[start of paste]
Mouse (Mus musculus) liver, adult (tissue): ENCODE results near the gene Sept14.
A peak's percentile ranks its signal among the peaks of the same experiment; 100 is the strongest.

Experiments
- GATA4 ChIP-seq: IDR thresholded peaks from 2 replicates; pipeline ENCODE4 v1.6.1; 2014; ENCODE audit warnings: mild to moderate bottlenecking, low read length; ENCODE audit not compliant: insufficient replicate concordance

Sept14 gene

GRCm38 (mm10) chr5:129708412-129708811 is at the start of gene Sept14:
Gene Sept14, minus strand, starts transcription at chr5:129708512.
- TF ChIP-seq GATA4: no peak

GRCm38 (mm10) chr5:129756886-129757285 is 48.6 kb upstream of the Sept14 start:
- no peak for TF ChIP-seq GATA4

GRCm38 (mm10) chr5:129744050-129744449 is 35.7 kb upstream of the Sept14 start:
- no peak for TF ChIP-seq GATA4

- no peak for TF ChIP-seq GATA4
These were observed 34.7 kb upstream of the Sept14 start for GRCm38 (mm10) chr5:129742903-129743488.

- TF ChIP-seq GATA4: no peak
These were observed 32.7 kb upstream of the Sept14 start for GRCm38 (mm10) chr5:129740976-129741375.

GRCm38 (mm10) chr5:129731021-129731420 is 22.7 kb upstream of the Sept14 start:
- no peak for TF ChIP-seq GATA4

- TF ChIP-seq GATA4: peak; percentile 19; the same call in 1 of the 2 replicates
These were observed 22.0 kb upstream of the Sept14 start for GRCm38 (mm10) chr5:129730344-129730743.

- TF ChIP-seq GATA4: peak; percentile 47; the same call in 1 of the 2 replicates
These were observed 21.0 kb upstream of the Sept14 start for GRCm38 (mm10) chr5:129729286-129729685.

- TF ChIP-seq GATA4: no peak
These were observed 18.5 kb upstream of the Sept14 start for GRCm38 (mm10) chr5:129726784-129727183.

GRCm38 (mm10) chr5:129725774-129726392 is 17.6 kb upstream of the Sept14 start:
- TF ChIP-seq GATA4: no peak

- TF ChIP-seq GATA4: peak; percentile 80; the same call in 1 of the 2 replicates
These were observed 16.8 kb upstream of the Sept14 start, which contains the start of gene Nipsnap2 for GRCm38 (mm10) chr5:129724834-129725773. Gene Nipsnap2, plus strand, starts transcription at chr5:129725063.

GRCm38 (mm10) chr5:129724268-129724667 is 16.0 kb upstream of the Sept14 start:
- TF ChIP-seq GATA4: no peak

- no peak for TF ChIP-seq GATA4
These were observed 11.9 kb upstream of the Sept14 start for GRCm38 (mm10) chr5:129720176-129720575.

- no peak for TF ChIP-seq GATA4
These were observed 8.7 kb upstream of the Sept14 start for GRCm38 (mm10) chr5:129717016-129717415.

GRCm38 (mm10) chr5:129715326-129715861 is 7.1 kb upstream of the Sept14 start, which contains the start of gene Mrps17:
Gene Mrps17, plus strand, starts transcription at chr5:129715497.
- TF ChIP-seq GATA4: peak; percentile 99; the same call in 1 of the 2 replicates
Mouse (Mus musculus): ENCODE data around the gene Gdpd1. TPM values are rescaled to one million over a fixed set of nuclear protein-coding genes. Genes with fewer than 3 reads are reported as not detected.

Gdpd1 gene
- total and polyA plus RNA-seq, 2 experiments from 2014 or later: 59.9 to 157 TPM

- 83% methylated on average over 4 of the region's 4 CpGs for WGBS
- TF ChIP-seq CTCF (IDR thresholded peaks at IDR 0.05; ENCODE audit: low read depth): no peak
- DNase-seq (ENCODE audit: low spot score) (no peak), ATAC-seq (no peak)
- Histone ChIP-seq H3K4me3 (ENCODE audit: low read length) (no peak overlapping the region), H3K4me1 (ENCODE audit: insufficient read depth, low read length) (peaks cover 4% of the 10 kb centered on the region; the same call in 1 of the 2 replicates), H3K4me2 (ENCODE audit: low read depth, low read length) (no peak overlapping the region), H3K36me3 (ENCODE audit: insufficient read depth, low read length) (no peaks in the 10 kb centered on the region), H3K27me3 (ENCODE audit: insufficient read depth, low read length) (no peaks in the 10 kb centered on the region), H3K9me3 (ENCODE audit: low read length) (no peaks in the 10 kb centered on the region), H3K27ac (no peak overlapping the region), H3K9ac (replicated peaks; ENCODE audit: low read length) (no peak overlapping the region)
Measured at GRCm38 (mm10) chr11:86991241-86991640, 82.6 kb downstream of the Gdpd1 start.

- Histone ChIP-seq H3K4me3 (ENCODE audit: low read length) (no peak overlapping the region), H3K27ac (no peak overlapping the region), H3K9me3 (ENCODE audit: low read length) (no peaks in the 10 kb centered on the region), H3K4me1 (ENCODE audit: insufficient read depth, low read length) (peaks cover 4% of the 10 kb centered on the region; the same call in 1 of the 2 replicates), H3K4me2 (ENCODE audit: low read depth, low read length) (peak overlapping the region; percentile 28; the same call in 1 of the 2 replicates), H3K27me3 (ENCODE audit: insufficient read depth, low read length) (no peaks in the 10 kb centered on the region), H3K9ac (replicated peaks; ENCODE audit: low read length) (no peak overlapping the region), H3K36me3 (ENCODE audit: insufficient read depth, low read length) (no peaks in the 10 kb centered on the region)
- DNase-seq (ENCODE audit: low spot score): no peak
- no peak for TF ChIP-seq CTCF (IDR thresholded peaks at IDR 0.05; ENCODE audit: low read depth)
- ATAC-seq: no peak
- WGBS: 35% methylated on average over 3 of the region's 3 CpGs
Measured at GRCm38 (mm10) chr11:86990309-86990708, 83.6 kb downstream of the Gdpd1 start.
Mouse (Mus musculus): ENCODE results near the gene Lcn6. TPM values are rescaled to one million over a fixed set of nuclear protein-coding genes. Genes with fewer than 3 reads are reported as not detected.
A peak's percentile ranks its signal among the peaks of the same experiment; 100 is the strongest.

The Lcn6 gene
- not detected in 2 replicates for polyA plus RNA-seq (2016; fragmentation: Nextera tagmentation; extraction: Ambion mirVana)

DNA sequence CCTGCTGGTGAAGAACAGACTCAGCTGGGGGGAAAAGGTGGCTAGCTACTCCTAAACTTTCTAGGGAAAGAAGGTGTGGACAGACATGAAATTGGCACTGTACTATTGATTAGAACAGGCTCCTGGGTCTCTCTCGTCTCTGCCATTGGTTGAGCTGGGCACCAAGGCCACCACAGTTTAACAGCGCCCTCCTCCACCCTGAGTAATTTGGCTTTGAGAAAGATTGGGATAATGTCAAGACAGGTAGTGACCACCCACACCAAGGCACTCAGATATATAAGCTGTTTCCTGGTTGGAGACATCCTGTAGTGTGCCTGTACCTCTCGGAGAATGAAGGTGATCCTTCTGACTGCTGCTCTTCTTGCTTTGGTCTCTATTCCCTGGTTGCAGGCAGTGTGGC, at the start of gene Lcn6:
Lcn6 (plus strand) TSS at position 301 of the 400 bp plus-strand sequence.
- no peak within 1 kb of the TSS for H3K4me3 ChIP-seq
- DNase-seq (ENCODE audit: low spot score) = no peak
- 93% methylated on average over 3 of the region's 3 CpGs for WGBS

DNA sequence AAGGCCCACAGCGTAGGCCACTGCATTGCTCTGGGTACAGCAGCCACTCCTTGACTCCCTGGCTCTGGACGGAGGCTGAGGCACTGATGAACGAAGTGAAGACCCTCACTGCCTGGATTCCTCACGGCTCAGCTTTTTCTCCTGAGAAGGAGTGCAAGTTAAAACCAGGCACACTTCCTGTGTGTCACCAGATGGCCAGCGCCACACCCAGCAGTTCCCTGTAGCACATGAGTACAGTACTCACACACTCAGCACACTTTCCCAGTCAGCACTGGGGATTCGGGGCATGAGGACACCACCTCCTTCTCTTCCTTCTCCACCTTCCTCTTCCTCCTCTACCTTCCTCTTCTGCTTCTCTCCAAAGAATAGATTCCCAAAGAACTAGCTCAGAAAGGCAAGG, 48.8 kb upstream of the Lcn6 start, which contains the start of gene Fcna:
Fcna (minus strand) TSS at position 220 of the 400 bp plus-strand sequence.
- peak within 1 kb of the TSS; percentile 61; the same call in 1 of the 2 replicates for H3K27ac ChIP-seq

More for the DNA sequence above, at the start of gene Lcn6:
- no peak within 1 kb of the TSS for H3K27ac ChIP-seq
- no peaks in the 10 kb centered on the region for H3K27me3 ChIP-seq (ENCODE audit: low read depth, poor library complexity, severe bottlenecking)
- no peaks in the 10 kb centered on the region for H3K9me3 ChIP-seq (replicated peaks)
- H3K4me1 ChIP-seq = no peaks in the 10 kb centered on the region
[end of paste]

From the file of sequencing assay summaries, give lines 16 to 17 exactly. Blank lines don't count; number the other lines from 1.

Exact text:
These were observed 32.7 kb upstream of the Sept14 start for GRCm38 (mm10) chr5:129740976-129741375.

GRCm38 (mm10) chr5:129731021-129731420 is 22.7 kb upstream of the Sept14 start: